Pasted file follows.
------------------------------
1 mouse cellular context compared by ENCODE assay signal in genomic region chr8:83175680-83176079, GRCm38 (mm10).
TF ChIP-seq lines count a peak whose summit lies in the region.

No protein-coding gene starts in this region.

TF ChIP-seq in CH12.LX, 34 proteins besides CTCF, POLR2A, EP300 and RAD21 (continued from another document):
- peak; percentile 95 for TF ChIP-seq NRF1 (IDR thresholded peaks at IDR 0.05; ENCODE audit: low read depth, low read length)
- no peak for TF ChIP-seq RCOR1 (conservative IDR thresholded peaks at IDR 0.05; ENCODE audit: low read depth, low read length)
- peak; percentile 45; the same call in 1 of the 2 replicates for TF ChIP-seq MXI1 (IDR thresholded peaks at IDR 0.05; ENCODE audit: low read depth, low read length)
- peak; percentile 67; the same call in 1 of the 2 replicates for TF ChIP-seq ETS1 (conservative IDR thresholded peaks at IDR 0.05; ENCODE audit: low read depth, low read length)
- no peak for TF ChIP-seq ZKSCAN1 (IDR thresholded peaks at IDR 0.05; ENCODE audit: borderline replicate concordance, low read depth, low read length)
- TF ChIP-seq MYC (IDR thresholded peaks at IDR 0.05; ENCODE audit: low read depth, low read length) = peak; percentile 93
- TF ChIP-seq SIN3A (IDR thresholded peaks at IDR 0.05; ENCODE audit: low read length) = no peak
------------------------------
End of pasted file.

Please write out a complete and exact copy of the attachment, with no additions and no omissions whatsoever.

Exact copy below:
1 mouse cellular context compared by ENCODE assay signal in genomic region chr8:83175680-83176079, GRCm38 (mm10).
TF ChIP-seq lines count a peak whose summit lies in the region.

No protein-coding gene starts in this region.

TF ChIP-seq in CH12.LX, 34 proteins besides CTCF, POLR2A, EP300 and RAD21 (continued from another document):
- peak; percentile 95 for TF ChIP-seq NRF1 (IDR thresholded peaks at IDR 0.05; ENCODE audit: low read depth, low read length)
- no peak for TF ChIP-seq RCOR1 (conservative IDR thresholded peaks at IDR 0.05; ENCODE audit: low read depth, low read length)
- peak; percentile 45; the same call in 1 of the 2 replicates for TF ChIP-seq MXI1 (IDR thresholded peaks at IDR 0.05; ENCODE audit: low read depth, low read length)
- peak; percentile 67; the same call in 1 of the 2 replicates for TF ChIP-seq ETS1 (conservative IDR thresholded peaks at IDR 0.05; ENCODE audit: low read depth, low read length)
- no peak for TF ChIP-seq ZKSCAN1 (IDR thresholded peaks at IDR 0.05; ENCODE audit: borderline replicate concordance, low read depth, low read length)
- TF ChIP-seq MYC (IDR thresholded peaks at IDR 0.05; ENCODE audit: low read depth, low read length) = peak; percentile 93
- TF ChIP-seq SIN3A (IDR thresholded peaks at IDR 0.05; ENCODE audit: low read length) = no peak